There are 18 achievements to earn – many are labeled “secret” so you have to play to unlock them; while others are practically gimmies.  Still, everyone likes earning an achievement.  Keeps you on your game.

The Smurfberry Factor

This game is a one time purchase from the Google Play store.  There is no In-App Purchase and nothing is hobbled until you pay more money.  There is no “in app restore” for purchases, etc.  It is truly a stand alone title.

Since it is an outright purchase, this game receives a 0 out of 5 Smurfberry rating.

The Dark Side

Game Over

Game Over

No app or game is perfect.  In this section, we’ll discuss what is wrong with Threes.

The problem with Threes is like any other maddenly addictive score chaser; at some point you peak out in score and your forward momentum in the game becomes minor and often only a matter of chance.  Once your friends stop playing – the drive to score higher is all on you and that tends to release the fire from the brimstone.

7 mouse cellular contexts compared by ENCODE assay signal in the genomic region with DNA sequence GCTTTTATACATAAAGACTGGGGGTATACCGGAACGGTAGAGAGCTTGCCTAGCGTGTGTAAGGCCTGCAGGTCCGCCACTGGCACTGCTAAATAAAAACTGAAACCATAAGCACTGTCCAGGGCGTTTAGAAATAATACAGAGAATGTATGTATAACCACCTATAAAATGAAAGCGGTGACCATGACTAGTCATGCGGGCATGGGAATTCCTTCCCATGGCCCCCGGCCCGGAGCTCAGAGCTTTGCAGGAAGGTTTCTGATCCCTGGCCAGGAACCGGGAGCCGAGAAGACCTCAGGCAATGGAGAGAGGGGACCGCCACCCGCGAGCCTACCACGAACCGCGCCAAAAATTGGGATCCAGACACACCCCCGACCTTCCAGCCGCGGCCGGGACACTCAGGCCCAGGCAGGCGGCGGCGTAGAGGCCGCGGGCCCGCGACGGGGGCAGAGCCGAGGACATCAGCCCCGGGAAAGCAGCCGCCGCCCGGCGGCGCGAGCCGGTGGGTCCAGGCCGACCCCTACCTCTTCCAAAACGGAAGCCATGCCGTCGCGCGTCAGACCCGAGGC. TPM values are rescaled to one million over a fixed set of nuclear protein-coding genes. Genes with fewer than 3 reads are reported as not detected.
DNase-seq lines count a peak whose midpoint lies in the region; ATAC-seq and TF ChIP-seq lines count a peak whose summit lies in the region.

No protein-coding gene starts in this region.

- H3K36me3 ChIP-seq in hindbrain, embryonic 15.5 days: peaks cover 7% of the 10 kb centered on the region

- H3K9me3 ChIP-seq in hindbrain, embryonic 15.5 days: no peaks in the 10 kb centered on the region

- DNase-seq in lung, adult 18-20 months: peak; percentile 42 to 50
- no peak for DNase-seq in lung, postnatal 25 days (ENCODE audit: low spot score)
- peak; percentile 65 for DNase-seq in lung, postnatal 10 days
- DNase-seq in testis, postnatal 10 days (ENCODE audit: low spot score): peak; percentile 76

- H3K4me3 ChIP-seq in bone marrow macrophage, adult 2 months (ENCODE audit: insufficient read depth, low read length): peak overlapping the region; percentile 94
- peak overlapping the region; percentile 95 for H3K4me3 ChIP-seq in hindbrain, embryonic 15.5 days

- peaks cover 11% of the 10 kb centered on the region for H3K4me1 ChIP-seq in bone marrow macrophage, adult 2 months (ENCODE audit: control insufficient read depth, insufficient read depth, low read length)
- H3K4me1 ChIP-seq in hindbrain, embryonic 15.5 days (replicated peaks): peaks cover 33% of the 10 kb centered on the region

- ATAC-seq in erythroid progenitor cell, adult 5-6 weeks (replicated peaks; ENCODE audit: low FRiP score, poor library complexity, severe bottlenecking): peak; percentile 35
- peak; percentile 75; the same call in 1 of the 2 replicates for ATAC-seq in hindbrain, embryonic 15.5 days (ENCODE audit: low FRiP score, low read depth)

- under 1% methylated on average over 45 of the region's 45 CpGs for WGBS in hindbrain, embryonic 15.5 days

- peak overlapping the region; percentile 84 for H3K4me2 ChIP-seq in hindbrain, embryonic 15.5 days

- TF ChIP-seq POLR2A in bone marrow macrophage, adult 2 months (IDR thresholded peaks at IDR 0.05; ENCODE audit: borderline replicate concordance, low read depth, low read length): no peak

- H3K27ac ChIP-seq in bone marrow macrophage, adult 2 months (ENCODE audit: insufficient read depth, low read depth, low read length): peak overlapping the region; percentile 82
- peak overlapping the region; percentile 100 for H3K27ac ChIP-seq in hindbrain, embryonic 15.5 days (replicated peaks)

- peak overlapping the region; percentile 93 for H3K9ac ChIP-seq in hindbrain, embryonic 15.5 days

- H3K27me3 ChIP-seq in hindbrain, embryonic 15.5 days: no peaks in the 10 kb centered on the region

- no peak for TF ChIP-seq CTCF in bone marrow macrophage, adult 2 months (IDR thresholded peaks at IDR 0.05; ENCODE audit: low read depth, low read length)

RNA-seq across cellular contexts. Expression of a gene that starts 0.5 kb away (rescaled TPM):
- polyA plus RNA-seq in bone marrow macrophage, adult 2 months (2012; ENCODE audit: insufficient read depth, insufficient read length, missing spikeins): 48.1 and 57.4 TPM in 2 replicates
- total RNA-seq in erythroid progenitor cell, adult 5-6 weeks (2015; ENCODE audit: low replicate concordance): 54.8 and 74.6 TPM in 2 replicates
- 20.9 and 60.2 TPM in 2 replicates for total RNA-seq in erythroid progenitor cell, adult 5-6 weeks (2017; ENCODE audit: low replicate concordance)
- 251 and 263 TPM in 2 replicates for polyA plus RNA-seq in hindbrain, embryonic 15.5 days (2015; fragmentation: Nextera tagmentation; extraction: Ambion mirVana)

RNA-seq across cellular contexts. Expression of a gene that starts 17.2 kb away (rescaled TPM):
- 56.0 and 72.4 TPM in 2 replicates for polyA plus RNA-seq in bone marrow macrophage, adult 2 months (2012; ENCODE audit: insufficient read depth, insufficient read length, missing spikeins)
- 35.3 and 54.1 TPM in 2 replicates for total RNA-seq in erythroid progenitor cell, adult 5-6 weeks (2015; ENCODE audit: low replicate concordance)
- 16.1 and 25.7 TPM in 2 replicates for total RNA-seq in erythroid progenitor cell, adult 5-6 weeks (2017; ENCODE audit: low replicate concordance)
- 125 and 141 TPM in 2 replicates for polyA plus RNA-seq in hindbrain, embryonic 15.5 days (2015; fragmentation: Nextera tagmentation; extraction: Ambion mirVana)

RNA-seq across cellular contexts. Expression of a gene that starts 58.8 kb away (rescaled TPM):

The simple concept won’t work for everyone, either.  While my 7 year old son took to Chip Chain like a duck to water, Threes didn’t work out for him.  I like to bounce certain apps off my wife and kid as they deliver a different market viewpoint.  I know a lot of adults that don’t really “get” Threes and even in competitive play, it just doesn’t work for them.

Being niche doesn’t make a game bad (and obviously there is a very big market for Threes – look at it’s popularity) but the title definitely rubs certain people wrong.